Trading can be fun for a while, looking for the best profits, buying low and selling high.  Are pesticides more profitable if bought from this system, or mineral oil?  Some systems actively advertised for certain commodities.  One of these was for a severe shortage in Tea stocks, probably for Yorkshire.  At the time of writing though, Elite’s trading system is not its particular strong point and feels a little lacklustre.  Especially when starting in your small Sidewinder ship with limited cargo space, it can take a while before you can make any kind of monetary progress.  This is compounded by the fact that travelling is a big part of trading which can become laborious for those who just want to make a quick buck.  However, if you’re the patient type who loves to travel and explore space the Elite: Dangerous will be a much better fit.  Ranking to ‘Elite’ status is now split in to three different avenues: combat, trading and now exploration.  Given the vast nature of the entire Milky Way galaxy, it would make sense for Frontier to find a way of encouraging you to explore that space.  By trekking in to the far, dark corners of space you can sell data on star systems you’ve discovered, back to other far away systems for a given amount based on the distance between the two.  This is one of Elite Dangerous’s latest and most interesting features; a way to reward players for exploration in a space the that accurately recreates the size of the Milky Way.

After some marginally successful trading I was itching to jump in to combat.  Not wanting to make too much of a mess with the authorities (and partly due to not yet understanding how they operated) I opted to try some bounty hunting.  This basically involves coasting around a star system, finding ships that are wanted with bounties on their heads and shooting them down before claiming your reward back at the local station.  Sounds risky, but the pilot’s combat ranking is displayed when you scan him, so you can pick and choose your fights wisely.  This also has the added effect of making that win against a deadly or elite pilot even more satisfying.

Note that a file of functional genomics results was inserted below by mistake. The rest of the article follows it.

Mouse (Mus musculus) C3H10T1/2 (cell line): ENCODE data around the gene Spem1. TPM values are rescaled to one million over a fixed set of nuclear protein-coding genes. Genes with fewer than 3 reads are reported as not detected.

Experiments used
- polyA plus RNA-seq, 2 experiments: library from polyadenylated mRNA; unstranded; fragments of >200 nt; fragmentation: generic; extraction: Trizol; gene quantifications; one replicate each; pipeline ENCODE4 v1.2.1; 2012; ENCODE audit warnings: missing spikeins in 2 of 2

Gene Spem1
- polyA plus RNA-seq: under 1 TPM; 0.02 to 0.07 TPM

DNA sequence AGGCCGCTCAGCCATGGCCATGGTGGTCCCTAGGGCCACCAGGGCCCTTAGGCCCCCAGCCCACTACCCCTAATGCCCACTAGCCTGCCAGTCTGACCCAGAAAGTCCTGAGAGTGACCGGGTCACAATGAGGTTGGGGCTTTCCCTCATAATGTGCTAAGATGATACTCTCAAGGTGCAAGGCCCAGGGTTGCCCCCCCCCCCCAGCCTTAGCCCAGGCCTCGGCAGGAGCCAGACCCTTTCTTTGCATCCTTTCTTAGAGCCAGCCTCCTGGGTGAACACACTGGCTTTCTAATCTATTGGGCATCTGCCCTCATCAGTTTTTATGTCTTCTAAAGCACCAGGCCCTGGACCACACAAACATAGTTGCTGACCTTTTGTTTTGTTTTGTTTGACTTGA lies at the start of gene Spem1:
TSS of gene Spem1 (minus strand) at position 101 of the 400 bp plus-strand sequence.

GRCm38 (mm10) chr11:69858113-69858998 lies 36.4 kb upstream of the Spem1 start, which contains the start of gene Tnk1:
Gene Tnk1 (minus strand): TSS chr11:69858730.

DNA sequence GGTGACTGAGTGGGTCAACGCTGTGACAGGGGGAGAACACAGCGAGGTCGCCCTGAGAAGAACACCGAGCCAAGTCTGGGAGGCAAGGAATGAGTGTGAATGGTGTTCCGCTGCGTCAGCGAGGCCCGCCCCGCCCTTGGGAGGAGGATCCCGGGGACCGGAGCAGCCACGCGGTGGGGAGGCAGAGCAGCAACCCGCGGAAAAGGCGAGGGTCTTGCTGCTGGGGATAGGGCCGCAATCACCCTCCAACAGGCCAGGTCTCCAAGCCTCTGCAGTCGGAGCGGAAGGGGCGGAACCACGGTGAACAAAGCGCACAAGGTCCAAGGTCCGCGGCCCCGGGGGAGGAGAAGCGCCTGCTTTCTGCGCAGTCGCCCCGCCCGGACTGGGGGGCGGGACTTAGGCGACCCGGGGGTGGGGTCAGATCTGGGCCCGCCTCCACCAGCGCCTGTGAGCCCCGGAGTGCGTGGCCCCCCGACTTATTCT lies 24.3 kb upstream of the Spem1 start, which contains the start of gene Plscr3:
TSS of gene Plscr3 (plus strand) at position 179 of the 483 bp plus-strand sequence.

The combat itself though, really shines and is as dramatic as it is tactical.   Against a particularly difficult opponent, strategy and tactics are just as important as raw firepower.  These tactics are facilitated and expressed through the various systems and mechanics that drive your ship.  Power can be redistributed to shields, engines and weapons at various orders of magnitude; sub-systems of ships such as weapons systems and drives can be individually targeted (cargo bay doors can even be targeted to release a ship’s goods); and weapons systems can be swapped around to suit the situation.

Elite’s combat strategy also relies a lot on positioning and, therefore, the speed and agility of your ship.   There’s a sweet spot on the throttle, about halfway up, which allows for maximum manoeuvrability; not too slow, not too fast.  Master this and, in a small ship, you can keep out of sight of the weapons of a much more powerful one while you wear away at it with your pea shooters for guns.  Combat success then, is not necessarily relegated to who has the biggest ship (although it certainly helps) but Elite: Dangerous does a good job of providing opportunities for pilots in ships that pack less of a punch and tip the scales in their favour in a balanced and fair way.  This freedom of agency and the satisfaction that comes from scoring a risky kill when you’re out gunned and outclassed is euphoric.